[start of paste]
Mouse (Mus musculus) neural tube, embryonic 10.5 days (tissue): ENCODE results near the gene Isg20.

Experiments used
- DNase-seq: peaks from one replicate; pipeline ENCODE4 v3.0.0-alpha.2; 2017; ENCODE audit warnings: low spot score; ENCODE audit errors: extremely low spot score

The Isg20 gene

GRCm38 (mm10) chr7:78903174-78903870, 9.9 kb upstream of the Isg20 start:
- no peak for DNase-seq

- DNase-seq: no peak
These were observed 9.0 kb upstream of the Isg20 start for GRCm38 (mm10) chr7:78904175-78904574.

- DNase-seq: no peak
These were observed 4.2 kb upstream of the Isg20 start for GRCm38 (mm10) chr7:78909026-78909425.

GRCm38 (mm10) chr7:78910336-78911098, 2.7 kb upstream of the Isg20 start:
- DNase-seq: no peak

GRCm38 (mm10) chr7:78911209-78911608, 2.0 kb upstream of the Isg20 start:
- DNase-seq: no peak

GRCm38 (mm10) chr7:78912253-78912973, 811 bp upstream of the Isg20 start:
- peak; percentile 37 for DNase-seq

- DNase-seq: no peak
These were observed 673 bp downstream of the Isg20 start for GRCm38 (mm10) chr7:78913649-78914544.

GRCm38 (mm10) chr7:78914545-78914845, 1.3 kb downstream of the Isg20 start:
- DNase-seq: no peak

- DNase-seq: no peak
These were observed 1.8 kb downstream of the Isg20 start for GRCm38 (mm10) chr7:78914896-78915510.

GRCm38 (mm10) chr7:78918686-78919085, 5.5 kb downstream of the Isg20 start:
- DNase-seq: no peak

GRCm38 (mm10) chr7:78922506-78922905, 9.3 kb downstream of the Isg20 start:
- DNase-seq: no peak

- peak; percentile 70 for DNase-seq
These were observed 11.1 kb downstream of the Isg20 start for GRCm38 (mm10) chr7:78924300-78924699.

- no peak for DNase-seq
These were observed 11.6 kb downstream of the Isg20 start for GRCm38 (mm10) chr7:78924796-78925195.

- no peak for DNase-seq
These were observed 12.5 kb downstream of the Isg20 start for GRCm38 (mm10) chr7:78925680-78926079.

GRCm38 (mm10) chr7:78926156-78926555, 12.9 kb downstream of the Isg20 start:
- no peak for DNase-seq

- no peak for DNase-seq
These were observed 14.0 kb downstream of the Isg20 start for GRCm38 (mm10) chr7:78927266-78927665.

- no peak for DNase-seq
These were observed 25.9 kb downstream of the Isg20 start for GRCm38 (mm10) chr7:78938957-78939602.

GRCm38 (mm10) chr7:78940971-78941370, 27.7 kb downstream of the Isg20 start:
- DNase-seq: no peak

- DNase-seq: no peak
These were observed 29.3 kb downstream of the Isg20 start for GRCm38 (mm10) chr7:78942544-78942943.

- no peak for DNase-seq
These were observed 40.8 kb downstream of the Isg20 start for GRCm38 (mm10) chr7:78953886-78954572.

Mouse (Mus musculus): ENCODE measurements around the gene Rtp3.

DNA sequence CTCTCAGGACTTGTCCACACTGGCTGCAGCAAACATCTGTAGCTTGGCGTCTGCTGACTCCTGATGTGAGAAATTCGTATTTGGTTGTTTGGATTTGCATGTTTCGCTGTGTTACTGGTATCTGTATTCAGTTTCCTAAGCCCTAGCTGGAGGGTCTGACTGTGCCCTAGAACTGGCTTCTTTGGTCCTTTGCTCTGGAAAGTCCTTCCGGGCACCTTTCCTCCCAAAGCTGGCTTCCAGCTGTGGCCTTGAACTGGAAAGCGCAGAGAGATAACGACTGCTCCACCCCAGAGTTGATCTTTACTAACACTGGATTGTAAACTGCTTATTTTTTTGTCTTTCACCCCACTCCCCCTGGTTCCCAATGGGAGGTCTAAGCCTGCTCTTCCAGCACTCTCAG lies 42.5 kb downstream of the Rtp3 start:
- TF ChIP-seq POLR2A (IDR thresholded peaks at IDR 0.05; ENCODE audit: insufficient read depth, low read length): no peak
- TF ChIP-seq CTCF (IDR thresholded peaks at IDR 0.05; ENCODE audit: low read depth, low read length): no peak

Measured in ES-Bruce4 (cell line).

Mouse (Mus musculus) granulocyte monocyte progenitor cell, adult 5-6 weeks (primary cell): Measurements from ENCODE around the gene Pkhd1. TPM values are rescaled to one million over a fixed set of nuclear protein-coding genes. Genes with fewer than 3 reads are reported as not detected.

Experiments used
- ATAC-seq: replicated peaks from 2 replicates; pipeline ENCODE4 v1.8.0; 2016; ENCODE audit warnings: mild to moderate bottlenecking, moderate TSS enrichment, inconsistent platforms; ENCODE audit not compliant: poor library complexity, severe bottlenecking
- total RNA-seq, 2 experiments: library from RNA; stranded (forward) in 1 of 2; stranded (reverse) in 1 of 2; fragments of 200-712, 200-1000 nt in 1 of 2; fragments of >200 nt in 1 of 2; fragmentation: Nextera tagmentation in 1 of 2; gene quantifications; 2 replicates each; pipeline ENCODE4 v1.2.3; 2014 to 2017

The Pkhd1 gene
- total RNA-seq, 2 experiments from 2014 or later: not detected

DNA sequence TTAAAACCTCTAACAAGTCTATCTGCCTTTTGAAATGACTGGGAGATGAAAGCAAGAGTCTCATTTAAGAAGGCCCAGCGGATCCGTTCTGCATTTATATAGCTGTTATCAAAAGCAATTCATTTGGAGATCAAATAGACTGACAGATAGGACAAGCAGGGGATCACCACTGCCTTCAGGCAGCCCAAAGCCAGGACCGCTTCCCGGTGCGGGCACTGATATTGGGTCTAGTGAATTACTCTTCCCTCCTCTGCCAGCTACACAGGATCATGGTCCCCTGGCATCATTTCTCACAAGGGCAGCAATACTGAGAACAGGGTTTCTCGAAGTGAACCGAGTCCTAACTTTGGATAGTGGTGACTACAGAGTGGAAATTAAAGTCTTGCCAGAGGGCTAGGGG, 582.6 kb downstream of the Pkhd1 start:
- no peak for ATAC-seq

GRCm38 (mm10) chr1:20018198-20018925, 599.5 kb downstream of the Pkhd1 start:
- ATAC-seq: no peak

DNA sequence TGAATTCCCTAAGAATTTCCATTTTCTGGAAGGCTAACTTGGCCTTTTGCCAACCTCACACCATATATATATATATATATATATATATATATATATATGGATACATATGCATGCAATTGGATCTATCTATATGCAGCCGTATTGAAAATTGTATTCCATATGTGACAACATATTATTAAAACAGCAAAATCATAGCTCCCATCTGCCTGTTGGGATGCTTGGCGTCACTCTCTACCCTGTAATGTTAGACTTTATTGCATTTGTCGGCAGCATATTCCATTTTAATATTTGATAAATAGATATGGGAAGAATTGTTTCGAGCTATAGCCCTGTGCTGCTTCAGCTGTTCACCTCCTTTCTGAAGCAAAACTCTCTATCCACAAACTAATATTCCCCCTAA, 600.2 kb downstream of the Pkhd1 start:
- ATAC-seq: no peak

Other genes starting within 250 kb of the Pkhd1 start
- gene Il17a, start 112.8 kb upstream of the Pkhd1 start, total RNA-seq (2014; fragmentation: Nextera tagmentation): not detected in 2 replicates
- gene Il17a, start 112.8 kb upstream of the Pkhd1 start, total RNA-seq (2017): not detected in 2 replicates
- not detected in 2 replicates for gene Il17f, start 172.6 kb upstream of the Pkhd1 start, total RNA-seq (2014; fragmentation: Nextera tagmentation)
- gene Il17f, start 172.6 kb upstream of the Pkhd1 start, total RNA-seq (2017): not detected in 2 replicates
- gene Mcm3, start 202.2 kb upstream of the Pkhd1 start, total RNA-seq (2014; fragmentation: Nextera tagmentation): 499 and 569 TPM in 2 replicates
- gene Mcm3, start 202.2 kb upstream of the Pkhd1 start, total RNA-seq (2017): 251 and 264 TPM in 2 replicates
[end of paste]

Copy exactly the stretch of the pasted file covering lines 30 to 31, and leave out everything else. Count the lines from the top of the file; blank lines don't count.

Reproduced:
These were observed 11.6 kb downstream of the Isg20 start for GRCm38 (mm10) chr7:78924796-78925195.

- no peak for DNase-seq